Similarly the angular acceleration is \(\alpha \equiv \dot{\omega} = \ddot{\theta}\), and differentiating the above equations again (note that the last terms are the product of three functions of time) we get

\[\begin{align*}\ddot{x} &= \ddot{r}\cos\theta -2\dot{r}\dot{\theta}\sin\theta -r\cos\theta\,\dot{\theta}^2 - r \sin\theta\,\ddot{\theta} \\
\ddot{y} &= \ddot{r}\sin\theta +2\dot{r}\dot{\theta}\cos\theta -r\sin\theta\,\dot{\theta}^2 + r \cos\theta\,\ddot{\theta}\end{align*}\]

In 2D the angular-acceleration, -velocity and -position (\(\alpha\), \(\omega\), and \(\theta\)) will play analogous roles to the acceleration, velocity and position in linear motion. For instance the equations of motion for constant acceleration are the same for both sets, just different symbols. In 3D things are not so simple but that is a subject for other articles.

2 Motion in a circle

Specialising to the case of motion in a circle, the radius will be fixed so that \(\dot{r}=0\). The position variables stay the same

\[\begin{align*}x &= r \cos\theta \\
y &= r \sin\theta\end{align*}\]

but the velocities simplify

\[\begin{align}\dot{x} &= - r\sin\theta \,\dot{\theta} = -\dot{\theta} y \label{eq:velocityincircles1}\\
\dot{y} &= r\cos\theta \,\dot{\theta} = \dot{\theta} x \label{eq:velocityincircles2}\end{align}\]

so as a vector we could write

\[\begin{equation*}\dot{\vec{r}} \equiv \vec{v} = r \dot{\theta} \begin{pmatrix}-\sin\theta \\ \cos\theta\end{pmatrix}\end{equation*}\]

which has a magnitude \(v = r\dot{\theta}\) since \(\cos^2\theta+\sin^2\theta=1\). The acceleration also simplifies a bit:

If the motion in a circle is at a constance angular velocity \(\dot{\theta}=\omega=\mathrm{const.}\) (i.e. \(\ddot{\theta}=0\)), then the acceleration simplifies further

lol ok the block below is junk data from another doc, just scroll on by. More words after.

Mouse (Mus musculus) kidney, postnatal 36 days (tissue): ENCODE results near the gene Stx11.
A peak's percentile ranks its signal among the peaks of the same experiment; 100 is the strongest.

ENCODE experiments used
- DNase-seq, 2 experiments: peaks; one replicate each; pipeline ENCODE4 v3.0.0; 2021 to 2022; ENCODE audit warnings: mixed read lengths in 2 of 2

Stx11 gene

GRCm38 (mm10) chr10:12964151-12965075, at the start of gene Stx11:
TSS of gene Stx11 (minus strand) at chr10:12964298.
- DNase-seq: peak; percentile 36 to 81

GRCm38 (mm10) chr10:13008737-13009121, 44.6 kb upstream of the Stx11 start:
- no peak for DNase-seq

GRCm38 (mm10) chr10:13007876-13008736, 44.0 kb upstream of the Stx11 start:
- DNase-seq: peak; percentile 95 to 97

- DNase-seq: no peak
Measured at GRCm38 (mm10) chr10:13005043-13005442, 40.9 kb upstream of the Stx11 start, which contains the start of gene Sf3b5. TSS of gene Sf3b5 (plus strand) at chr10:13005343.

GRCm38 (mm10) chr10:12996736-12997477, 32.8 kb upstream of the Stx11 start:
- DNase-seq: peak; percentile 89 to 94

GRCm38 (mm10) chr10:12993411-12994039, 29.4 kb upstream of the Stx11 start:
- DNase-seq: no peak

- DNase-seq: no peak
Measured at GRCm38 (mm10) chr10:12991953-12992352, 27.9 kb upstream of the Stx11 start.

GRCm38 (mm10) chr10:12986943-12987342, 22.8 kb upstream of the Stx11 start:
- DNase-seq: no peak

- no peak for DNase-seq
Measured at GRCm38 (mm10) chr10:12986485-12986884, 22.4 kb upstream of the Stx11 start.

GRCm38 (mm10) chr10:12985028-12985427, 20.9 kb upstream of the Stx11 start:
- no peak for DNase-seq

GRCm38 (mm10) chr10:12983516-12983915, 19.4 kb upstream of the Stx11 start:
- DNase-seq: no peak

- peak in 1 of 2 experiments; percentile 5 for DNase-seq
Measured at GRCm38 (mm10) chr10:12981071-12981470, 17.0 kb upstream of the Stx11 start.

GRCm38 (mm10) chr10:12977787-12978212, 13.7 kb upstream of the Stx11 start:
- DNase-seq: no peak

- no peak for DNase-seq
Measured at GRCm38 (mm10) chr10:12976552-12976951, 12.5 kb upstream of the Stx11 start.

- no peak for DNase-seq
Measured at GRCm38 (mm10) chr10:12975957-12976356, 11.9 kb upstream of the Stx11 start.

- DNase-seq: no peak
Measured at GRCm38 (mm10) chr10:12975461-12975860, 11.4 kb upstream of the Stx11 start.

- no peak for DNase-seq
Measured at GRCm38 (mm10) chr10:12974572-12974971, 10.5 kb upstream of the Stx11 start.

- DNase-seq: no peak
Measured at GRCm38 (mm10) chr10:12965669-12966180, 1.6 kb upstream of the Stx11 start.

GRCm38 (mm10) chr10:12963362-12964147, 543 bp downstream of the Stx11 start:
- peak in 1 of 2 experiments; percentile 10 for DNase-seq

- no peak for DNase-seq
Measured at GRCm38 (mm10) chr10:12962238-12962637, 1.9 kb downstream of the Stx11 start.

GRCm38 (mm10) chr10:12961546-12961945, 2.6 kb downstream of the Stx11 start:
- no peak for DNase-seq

Note that this is directed in the opposite direction to \(\vec{r}\). These two equations are independent of each other and in fact describe the equations of motion of a harmonic oscillator with the solutions:

where \(A_x\), \(A_y\), \(\phi_x\), and \(\phi_y\) are determined by the initial conditions. Note that the angular frequency of an oscillator is often denoted by the same symbol \(\omega\) that is commonly used to denote angular velocity. Confusingly, in the case of constant motion in a circle they are the same quantity! In general they refer to different things though, so take care about which one you are referring to.

Writing the acceleration for constant motion in a circle as a vector, we have

whose magnitude is \(a = \omega^2 r = v^2/r\), and it’s directed towards the centre of the circle.

There is a neat pictorial way of seeing the changes that occur when an object moves in a circle. Imagine some point in the object is located at \(\vec{r}\) and it undergoes a small change \(\Delta \theta\):

From the diagram above and using simple trigonometry we can see

\[\begin{align*}\Delta x &= -r \Delta\theta\sin\theta = -r \Delta\theta \frac{y}{r} = -y \Delta\theta \\
\Delta y &= -\Delta\theta\cos\theta = r \Delta\theta \frac{x}{r} = x\Delta\theta.\end{align*}\]

If the change \(\Delta\theta\) is due to a small change \(\Delta t\) in time then we simply recover equations \eqref{eq:velocityincircles1} and \eqref{eq:velocityincircles2}.

More formally, imagine that \(x\) and \(y\) change due to small changes \(\Delta \theta\) and \(\Delta r\) so that \(x \rightarrow x+\Delta x\) and \(y \rightarrow y+\Delta y\). Taking \(x\) and \(y\) to be functions of \(\theta\) and \(r\): \(x\equiv x(\theta,r)\), \(y\equiv y(\theta,r)\), the changes \(\Delta x\) and \(\Delta y\) are related to changes \(\Delta \theta\) and \(\Delta r\) by

\[\begin{align*}\Delta x &= \frac{\partial x}{\partial r}\Delta r + \frac{\partial x}{\partial \theta}\Delta \theta = \cos\theta \Delta r - r \sin\theta \Delta\theta \\
\Delta y &= \frac{\partial y}{\partial r}\Delta r + \frac{\partial y}{\partial \theta}\Delta \theta = \sin\theta \Delta r + r \cos\theta \Delta\theta.\end{align*}\]

If \(\Delta r=0\) we recover the equations for changes in circular motion \(\Delta x=-y \Delta\theta\) and \(\Delta y = x \Delta\theta\). This formal way of looking at changes is one well worth becoming familiar with, it’s normally called the total derivative.